Tearful crying is a ubiquitous and mainly human phenomenon. The persistence of this behavior throughout adulthood has fascinated and puzzled many researchers. Scholars have argued that emotional tears serve an attachment function: Tears are thought to act as a social glue that triggerbinds individuals together and triggers social support intentions. Initial experimental studies supported this proposition across several methodologies, but these were typically conducted almost exclusively in only across Western elite universities student participants from North America and Western Europe, resulting in limited generalizability across cultures, socioeconomic status and education. The present study examined the tears-social support intentions effect in a fully pre-registered study this effect across 7,007 participants (24,886 ratings) and 41 countries spanning all populated continents, ultimately providing a the most comprehensive investigation of the social effects of tearful crying to-date. In addition Next to testing possible mediating factors, we also pre-registered also examined a number of moderating factors, including the crier’s gender and group membership, the situational valence (positive or negative situations), the social context of crying (in private or public settings), the perceived appropriateness of crying, and trait empathy of the observer. We confirmed all but one of our predictions, with We observed an overall robust effect size of, d = .49 [.43, .55], for the intention to support individuals showing tears. This effect was fully mediated by perceiving the crying target as warm and helpless, as well as feeling empathic concern for the crier, but not by feeling connected or personal distress. The effect was moderated by the situational valence, identifying the target as part of one’s group, and trait empathic concern. Via split-half validation, We observed a high amount of heterogeneity across countries that was best explained by country-level GDP per capita and subjective well-being. The current work can inform theories on crying across the social sciences.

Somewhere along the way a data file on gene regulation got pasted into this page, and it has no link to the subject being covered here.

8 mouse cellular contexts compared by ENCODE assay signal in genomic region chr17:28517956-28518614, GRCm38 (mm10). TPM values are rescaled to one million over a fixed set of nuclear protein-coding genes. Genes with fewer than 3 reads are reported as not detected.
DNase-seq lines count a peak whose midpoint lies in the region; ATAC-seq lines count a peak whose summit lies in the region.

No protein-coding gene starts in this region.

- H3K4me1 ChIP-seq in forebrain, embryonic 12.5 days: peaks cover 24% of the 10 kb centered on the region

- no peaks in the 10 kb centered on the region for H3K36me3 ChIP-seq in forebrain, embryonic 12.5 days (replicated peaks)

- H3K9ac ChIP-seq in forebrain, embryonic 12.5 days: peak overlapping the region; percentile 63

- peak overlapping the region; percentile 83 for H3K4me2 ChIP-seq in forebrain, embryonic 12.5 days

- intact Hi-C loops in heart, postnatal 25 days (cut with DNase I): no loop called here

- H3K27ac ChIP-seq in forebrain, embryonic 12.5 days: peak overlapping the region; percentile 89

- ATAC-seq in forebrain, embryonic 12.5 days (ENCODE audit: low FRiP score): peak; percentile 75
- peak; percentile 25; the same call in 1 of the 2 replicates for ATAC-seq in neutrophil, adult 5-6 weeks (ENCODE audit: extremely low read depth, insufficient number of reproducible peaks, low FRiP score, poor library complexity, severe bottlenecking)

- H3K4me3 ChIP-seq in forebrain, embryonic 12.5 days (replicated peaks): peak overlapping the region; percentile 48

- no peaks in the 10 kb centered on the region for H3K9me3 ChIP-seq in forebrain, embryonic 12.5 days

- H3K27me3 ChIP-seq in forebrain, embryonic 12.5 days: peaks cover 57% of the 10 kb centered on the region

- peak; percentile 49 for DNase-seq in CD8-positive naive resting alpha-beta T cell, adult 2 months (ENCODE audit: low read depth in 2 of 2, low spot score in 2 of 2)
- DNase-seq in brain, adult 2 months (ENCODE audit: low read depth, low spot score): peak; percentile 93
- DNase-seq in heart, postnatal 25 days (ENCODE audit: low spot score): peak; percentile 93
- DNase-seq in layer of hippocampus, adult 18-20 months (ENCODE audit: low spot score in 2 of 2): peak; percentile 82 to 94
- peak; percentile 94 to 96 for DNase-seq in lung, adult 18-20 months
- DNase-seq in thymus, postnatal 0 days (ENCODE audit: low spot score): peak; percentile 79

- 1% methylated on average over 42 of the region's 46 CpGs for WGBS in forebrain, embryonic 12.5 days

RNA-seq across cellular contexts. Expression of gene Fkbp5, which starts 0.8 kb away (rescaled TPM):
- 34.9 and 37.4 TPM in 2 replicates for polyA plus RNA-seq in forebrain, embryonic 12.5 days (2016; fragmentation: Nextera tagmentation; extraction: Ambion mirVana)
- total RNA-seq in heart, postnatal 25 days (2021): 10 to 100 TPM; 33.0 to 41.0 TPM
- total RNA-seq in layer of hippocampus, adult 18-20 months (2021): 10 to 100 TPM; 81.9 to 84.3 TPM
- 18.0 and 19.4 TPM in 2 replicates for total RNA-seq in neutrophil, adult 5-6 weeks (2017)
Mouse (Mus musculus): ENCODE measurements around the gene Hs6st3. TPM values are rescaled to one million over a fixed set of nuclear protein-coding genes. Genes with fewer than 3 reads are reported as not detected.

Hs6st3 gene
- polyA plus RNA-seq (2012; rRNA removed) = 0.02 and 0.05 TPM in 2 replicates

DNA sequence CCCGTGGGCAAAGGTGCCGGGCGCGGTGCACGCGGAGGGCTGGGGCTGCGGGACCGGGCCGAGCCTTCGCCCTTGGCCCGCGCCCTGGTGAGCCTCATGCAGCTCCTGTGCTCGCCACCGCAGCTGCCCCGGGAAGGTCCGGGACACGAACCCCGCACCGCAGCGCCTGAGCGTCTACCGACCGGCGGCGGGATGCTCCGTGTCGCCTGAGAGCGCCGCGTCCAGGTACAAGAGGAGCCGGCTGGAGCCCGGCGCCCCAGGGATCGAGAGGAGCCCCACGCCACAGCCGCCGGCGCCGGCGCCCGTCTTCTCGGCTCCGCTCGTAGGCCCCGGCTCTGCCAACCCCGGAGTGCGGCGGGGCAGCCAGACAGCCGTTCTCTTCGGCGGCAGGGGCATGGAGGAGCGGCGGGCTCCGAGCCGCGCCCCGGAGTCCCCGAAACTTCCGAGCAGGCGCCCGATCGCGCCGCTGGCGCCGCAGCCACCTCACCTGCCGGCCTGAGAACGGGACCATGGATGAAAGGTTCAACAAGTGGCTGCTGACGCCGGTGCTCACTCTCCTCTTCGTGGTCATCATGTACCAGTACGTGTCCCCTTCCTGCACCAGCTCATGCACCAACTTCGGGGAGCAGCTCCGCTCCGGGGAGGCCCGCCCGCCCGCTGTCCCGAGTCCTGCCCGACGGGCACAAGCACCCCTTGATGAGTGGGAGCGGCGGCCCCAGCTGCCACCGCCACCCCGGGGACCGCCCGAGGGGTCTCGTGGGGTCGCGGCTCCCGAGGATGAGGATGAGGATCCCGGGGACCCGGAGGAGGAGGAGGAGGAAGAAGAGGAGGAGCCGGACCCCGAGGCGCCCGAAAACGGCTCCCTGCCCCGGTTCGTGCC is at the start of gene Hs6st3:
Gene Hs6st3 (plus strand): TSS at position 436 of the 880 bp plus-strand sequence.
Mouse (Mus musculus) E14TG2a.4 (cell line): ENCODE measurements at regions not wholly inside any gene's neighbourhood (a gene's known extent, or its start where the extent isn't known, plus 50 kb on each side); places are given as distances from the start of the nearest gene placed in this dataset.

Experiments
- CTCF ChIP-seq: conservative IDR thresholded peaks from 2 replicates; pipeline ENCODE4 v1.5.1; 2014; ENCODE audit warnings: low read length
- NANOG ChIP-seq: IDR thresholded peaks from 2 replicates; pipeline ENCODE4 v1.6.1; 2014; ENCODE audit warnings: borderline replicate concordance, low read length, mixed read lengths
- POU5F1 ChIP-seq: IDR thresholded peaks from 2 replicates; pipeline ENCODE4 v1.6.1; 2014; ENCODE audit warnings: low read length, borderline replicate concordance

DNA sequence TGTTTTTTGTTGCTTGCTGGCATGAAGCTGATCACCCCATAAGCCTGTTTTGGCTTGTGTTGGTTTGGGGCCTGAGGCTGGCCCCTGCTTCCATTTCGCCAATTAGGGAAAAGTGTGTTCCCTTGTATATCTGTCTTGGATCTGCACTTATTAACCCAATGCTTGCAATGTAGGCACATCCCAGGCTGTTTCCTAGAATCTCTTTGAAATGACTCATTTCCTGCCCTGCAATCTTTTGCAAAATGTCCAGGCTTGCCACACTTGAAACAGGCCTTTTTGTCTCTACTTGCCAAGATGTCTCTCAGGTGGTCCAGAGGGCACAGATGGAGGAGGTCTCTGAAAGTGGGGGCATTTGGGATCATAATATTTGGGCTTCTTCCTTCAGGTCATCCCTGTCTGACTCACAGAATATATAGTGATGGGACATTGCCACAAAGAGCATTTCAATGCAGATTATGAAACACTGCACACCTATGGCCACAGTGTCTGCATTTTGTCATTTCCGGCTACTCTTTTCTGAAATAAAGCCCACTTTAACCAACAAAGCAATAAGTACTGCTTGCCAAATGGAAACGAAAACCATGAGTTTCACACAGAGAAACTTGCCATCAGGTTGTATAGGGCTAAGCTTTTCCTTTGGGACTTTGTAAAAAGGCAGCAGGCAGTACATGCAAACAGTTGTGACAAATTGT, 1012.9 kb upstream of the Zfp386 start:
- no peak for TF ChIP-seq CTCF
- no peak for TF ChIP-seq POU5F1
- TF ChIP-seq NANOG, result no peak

|Original language||English (US)|
|State||Submitted - Oct 10 2020|